Establishing Good Study Habits

By Third-Grade Teacher Polly Holzman

Picture this: It is 7:55 a.m. You are running out the door, hastily grabbing backpacks, lunch boxes, and jackets. You get in the car, pull out of the driveway, and make your way towards school. You breathe a sigh of relief that you are going to make it to school on time, only to hear from the backseat, “I forgot my reading book,” or “I didn’t do my social studies homework,” or “where is the math test you were supposed to sign?” Of course, it is too late to fix any of these things now, but you are left wondering how you can help your child remember to do these things before you are five minutes away from school. If this scenario sounds familiar to you, you are not alone. 

One of the three pillars at Heilicher is to “be responsible.” While we all have good intentions of making sure homework is complete, lunches and snacks are in backpacks, and everyone has what they need before leaving for school, it is often easier said than done. At school, teachers work with students to instill a sense of responsibility by holding children accountable for their work, behavior, and actions. Here are some tips for how parents can help support good study habits at home:

  • Create a routine. When it comes to kids (and all of us, really), consistency is key. When they know what to expect, and follow the pattern every day, their behavior becomes a habit. Maybe the routine is that once kids get home from school and have a snack, they work on their homework before dinner. Perhaps part of the routine is after brushing their teeth and putting on pajamas, they read for twenty minutes before bed. Whatever the routine is, do it as consistently as possible so that children know that this is the norm.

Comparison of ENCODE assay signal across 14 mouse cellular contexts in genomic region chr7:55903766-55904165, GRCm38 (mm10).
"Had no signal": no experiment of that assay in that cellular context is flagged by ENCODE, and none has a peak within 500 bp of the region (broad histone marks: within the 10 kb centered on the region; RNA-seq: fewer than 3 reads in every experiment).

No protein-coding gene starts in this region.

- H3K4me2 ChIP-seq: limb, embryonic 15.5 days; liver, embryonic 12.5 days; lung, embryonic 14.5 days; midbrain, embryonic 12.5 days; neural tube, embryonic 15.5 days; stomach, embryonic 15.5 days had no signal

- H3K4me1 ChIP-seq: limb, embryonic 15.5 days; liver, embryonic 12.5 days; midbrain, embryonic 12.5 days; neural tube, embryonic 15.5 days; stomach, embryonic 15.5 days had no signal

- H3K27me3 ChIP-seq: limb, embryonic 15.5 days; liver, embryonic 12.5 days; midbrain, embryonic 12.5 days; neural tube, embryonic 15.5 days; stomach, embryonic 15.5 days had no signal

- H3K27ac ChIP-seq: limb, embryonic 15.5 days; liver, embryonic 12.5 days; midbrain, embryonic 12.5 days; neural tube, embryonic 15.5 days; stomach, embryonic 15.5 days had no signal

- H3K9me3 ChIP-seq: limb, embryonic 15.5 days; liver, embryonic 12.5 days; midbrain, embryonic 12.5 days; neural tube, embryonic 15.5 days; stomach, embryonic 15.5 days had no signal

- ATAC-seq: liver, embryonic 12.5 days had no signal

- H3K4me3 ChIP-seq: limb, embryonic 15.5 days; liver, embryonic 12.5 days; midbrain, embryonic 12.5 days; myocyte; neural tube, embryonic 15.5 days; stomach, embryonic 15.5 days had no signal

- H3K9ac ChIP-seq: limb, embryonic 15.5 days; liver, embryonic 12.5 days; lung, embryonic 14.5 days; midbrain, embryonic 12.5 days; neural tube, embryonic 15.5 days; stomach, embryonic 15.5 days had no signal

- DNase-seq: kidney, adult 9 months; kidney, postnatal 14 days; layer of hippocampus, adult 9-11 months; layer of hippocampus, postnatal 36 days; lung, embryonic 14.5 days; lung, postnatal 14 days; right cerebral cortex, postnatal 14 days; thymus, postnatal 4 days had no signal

• Get organized. Make sure children have what they need so that when they do sit down to do their homework, they aren’t sidetracked by needing to search the house for a sharp pencil, markers, or glue. Keep a bin of basic school supplies stocked where children can easily find them. And on that topic…
  • Designate a study area. The ideal study area will be free of distractions and have all materials a child might need. The best place to do homework is probably not on the couch, in front of the TV or in the kitchen while someone is cooking dinner. It is nice for a child to have a quiet area with a desk and chair or another comfortable space suited for productivity.
  • Set a positive example. In my house, the motto is “Do what you have to do, then do what you want to do.” When students see you shoveling the sidewalk, taking out the trash, or folding the laundry, they learn that everyone in the family has responsibilities, and they take care of them right away. Before they can watch TV or play on the iPad, homework must be complete. 

While it takes time to establish and practice good study habits, small changes can go a long way in helping students become more responsible. Next time you are getting ready to leave for school, wouldn’t you love to hear, “I have all my homework done. Can we get to school early today?!”

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